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Configuration management with CFEngine 3


Article from ADMIN 63/2021
CFEngine 3 comes with a promise of more efficient configuration management and strict compliance with policies; however, it faces some tough competition.

Configuration management is the term used to describe the most automated and uniform management of systems possible with standardized tools. By means of special configuration languages, you feed your tool of choice instructions designed to convert target systems to the desired state and keep them there, taking the burden of implementing system management off the system administrator's shoulders.

Installing and configuring software, starting processes and services, creating users and groups, setting file permissions – the system administrator defines all these tasks once only and then lets the tool do the work. If a system deviates from the defined standard, configuration management straightens it out again. In this way, even small teams can automate the process of managing large system landscapes.

The most frequently used automation tools of this type include the well-known solutions Puppet and Chef, as well as Ansible, SaltStack, and, to a certain extent, Terraform. CFEngine 3 is less well known, although its predecessor was considered the first of a genre.

Credit Where Credit Is Due

For a long time, system administrators wrote scripts to manage a large number of systems uniformly. CFEngine was the first to set the principle of centralized and standardized configuration in stone as a software product. As early as 1993, Mark Burgess at the University of Oslo described CFEngine as a tool that enabled the administration of numerous systems with the help of an abstraction and a kind of configuration language. Growing use eventually resulted in the far more mature version 2 in 2002, which because of its reliability is still in use in some companies today.

As with other open source projects, the CFEngine project became increasingly commercialized with wider enterprise use, leading to the formation of a support and consulting services company in 2008. One year later, CFEngine 3 [1] was released, partially abandoning backward compatibility with its predecessor and available for the first time in a community edition and in an enterprise edition that focuses on enterprise customers with features such as reporting and a web interface. However, the free version also contains all the important functions for daily configuration management. The commercial edition is made more palatable because you can try out the software and manage up to 25 systems free of charge.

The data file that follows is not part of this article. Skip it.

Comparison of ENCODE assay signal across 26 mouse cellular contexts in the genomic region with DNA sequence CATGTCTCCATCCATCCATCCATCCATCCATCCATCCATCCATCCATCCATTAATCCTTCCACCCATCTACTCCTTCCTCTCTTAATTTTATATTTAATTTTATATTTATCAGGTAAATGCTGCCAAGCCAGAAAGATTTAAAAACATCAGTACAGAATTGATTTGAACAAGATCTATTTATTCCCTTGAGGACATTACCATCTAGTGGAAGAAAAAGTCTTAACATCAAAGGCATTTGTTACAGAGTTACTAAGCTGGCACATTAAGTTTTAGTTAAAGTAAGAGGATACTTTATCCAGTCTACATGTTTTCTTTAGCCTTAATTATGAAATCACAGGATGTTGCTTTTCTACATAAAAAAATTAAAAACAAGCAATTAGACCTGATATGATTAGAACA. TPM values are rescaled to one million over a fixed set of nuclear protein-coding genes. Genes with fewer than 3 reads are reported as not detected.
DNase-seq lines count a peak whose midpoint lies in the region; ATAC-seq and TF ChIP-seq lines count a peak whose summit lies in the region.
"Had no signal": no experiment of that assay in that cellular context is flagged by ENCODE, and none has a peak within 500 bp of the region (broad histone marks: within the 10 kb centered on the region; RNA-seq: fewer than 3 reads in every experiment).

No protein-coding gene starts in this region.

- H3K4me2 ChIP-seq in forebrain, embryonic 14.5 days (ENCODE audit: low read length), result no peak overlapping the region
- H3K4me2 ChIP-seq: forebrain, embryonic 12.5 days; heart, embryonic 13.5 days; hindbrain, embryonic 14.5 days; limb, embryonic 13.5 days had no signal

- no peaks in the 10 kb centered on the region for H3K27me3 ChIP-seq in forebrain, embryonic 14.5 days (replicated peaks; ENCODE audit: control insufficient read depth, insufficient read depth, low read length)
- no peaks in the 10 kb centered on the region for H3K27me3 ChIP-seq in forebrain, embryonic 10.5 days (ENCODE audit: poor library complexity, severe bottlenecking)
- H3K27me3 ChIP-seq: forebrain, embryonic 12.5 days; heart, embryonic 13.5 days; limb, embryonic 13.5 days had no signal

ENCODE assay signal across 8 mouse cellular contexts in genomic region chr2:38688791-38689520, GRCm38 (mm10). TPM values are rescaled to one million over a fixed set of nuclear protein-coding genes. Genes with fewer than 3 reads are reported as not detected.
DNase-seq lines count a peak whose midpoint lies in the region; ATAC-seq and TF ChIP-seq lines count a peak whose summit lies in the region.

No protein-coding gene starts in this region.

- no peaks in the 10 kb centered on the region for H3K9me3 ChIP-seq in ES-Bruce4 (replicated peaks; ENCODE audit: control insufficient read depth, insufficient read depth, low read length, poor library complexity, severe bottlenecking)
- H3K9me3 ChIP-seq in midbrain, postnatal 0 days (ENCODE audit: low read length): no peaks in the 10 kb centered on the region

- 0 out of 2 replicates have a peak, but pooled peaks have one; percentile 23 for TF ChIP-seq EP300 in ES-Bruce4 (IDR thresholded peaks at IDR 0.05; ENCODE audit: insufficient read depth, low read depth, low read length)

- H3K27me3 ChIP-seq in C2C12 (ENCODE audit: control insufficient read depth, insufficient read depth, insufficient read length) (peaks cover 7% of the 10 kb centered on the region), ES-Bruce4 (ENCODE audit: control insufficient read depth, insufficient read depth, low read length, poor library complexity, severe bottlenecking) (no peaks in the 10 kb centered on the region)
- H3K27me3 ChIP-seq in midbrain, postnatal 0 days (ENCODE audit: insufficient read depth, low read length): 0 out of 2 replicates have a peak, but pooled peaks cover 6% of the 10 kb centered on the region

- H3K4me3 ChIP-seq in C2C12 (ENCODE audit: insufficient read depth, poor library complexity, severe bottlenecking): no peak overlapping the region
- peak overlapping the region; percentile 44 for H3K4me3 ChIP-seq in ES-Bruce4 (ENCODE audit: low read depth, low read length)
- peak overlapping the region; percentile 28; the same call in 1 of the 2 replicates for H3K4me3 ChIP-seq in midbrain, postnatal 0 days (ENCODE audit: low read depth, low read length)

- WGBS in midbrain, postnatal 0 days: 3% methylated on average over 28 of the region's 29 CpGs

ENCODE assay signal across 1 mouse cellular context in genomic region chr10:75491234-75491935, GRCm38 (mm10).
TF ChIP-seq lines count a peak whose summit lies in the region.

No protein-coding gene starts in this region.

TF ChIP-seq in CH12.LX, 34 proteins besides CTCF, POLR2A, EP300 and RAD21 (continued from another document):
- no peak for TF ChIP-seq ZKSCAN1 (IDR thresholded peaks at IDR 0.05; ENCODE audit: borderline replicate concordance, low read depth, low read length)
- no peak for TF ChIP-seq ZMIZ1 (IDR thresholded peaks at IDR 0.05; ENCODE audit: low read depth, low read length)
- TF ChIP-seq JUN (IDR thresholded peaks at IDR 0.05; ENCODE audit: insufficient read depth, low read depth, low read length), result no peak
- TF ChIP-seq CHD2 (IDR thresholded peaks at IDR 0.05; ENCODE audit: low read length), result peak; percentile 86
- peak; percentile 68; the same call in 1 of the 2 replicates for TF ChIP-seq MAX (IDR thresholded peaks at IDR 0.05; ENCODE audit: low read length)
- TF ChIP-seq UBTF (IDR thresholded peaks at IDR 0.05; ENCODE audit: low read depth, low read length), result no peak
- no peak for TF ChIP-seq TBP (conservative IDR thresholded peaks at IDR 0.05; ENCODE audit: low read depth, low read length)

Design Principles

The CFEngine design is based on several principles that run like a thread through the structure and use of the tool. The system administrator uses a declarative approach to define the desired end state of a system in a configuration language. How this is achieved is usually not given in detail. The instructions are deposited on a central system from which the computers to be configured can themselves download the latest versions (pull principle).

CFEngine automatically executes all necessary steps locally, thereby abstracting (i.e., converting) the concrete instructions for the system description at the command line. An example of a command would be something like: Make sure the Nginx web server is installed and started. The maintainer does not have to give a specific command like yum install nginx because CFEngine maintains a library of commands for each supported operating system, which it uses automatically when implementing the instructions.


The most important principle of CFEngine is the Promise Theory [2] and is intended to solve the problem of system administrators not always being sure whether a target system is currently in the desired state. When in doubt, the admin feels compelled to log in manually to view the state and correct it if necessary. After some time, repeating this time-consuming undertaking becomes a real risk: Other users could have (involuntarily) changed the system so that it no longer reliably fulfills its original purpose.

The Promise Theory model now describes how this permanent uncertainty can be resolved efficiently by equipping each system with an agent that is controlled by a central server and from which it obtains instructions, or promises . According to the creators of the software, pretty much everything in CFEngine 3 is a promise. A promise means that an autonomous system announces its intention to change itself into the desired state on the basis of the instructions received – even if, for example, the central server with the instructions cannot be reached at the moment. Of course, the promise does not contain a certainty of success, but only the intention to get as close as possible to the desired state (if necessary, after several iterations).

What sounds quite weird at first has tangible benefits. In addition to the description of the state, the system administrator can store instructions on what should happen if the desired state is not in place at the moment or cannot even be achieved in principle. In the best case, the CFEngine agent repairs the system and restores the desired state. In the worst case, it cannot sort out the system and resorts to the instructions the administrator has stored for such cases.

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